Nakagawa H, Isogawa A, Tateishi R, Tani M, Yoshida H, Yamakado M, et al.
Serum gamma-glutamyltransferase level is associated with serum superoxide dismutase activity and metabolic syndrome in a Japanese population. J Gastroenterol 2012;47:187-94.
Cheung CL, Tan KC, Lam KS, Cheung BM. The relationship between glucose metabolism, metabolic syndrome, and bone-specific alkaline phosphatase: A structural equation modeling approach. J Clin Endocrinol Metab 2013;98:3856-63.
Kim MK, Baek KH, Kang MI, Park SE, Rhee EJ, Park CY, et al.
Serum alkaline phosphatase, body composition, and risk of metabolic syndrome in middle-aged Korean. Endocr J 2013;60:321-8.
Pašalic D, Dodig S, Corovic N, Pizent A, Jurasovic J, Pavlovic M. High prevalence of metabolic syndrome in an elderly Croatian population - A multicentre study. Public Health Nutr 2011;14:1650-7.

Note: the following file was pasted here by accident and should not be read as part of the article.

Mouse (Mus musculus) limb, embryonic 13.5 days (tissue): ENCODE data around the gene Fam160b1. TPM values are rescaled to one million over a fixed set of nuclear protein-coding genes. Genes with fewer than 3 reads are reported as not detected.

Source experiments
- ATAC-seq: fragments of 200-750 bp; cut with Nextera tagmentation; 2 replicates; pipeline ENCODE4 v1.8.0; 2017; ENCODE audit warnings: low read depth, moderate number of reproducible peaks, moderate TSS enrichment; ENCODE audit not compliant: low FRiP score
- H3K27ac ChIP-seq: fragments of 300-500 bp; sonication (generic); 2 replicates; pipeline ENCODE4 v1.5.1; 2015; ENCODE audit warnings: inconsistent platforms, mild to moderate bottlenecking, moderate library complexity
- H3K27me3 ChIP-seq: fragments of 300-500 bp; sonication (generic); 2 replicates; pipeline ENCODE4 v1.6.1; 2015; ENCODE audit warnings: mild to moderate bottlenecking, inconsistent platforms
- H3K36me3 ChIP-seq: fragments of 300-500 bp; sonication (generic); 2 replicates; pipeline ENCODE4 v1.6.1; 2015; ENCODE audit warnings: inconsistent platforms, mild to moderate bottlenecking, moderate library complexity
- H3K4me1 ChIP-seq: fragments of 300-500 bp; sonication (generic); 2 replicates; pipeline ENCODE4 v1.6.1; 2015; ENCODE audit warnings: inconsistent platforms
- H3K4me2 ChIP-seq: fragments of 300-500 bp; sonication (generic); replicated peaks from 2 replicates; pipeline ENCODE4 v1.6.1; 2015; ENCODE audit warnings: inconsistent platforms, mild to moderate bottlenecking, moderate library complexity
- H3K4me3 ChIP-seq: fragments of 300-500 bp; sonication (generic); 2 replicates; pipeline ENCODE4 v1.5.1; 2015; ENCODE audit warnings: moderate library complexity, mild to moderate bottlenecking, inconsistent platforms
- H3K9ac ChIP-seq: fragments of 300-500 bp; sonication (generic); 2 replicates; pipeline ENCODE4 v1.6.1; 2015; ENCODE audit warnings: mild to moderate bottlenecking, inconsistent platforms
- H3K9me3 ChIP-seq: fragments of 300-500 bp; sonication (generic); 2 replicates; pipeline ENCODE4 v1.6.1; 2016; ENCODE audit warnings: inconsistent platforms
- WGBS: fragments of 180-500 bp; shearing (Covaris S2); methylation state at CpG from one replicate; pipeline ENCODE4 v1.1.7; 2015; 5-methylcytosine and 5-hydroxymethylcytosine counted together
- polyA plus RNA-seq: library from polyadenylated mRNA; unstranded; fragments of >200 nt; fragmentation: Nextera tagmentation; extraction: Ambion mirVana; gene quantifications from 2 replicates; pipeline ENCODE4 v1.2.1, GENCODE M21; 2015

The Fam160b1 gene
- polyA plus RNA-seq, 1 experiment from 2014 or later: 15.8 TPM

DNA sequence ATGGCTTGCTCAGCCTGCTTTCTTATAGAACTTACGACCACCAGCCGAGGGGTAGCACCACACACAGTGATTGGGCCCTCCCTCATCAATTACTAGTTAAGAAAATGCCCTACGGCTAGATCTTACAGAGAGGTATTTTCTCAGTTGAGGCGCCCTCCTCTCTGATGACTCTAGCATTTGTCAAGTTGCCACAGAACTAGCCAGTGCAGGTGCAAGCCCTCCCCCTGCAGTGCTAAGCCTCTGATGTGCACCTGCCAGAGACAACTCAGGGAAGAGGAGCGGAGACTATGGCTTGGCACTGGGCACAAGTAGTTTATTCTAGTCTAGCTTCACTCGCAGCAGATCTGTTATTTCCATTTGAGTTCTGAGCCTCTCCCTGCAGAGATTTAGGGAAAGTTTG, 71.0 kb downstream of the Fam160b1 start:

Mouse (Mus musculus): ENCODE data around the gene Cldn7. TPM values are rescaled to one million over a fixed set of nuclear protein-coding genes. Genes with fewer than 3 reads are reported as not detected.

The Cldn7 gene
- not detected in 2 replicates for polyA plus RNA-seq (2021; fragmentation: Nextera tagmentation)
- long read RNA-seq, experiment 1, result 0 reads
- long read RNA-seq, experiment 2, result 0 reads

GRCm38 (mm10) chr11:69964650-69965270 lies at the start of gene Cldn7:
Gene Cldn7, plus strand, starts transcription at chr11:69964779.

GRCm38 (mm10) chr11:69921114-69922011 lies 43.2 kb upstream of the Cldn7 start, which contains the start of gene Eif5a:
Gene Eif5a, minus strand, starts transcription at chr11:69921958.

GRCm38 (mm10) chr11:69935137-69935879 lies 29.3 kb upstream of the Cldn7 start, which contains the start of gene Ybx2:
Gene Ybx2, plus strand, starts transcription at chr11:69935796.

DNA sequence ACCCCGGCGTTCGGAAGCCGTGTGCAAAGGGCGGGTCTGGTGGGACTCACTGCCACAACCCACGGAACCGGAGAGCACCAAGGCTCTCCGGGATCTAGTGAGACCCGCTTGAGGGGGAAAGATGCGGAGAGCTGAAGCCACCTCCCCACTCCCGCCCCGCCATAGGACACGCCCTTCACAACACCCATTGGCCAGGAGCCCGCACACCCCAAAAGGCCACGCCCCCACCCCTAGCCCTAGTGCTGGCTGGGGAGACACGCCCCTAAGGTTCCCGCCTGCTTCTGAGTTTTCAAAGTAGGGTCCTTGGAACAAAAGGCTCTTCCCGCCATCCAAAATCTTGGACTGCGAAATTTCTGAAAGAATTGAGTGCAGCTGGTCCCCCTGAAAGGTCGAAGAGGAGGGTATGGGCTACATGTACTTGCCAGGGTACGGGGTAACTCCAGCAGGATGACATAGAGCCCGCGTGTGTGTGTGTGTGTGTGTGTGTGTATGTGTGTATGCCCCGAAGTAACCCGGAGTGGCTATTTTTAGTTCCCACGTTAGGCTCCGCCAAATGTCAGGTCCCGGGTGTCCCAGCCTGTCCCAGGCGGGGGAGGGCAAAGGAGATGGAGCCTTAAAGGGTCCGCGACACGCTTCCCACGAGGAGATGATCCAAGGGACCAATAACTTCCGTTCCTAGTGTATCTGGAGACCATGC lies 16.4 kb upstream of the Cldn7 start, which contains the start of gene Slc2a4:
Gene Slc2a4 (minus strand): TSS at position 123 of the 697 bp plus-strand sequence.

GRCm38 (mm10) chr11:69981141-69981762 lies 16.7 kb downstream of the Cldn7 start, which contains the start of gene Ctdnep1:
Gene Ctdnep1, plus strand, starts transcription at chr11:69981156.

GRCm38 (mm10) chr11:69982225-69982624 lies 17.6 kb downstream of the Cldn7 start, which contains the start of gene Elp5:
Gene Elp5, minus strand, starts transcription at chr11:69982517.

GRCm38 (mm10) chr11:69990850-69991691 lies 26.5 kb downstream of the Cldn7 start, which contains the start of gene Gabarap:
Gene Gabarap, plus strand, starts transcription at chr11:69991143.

Kelishadi R, Cook SR, Adibi A, Faghihimani Z, Ghatrehsamani S, Beihaghi A, et al.
Association of the components of the metabolic syndrome with non-alcoholic fatty liver disease among normal-weight, overweight and obese children and adolescents. Diabetol Metab Syndr 2009;1:29.
Liu M, Yan HM, Gao X, Gao J. Association of abnormality of liver enzymes and metabolic syndrome in patients with nonalcoholic fatty liver disease. Zhonghua Yi Xue Za Zhi 2007;87:253-5.
Guize L, Thomas F, Pannier B, Bean K, Danchin N, Bénétos A. Metabolic syndrome: Prevalence, risk factors and mortality in a French population of 62 000 subjects. Bull Acad Natl Med 2006;190:685-97.
Guzek M, Jakubowski Z, Bandosz P, Wyrzykowski B, Smoczynski M, Jabloiska A, et al.
Inverse association of serum bilirubin with metabolic syndrome and insulin resistance in Polish population. Przegl Epidemiol 2012;66:495-501.
Oda E, Aizawa Y. Total bilirubin is inversely associated with metabolic syndrome but not a risk factor for metabolic syndrome in Japanese men and women. Acta Diabetol 2013;50:417-22.
Choi SH, Yun KE, Choi HJ. Relationships between serum total bilirubin levels and metabolic syndrome in Korean adults. Nutr Metab Cardiovasc Dis 2013;23: 31-7.
Kwon KM, Kam JH, Kim MY, Kim MY, Chung CH, Kim JK, et al.
Inverse association between total bilirubin and metabolic syndrome in rural Korean women. J Womens Health (Larchmt) 2011;20:963-9.
[Table 1], [Table 2], [Table 3]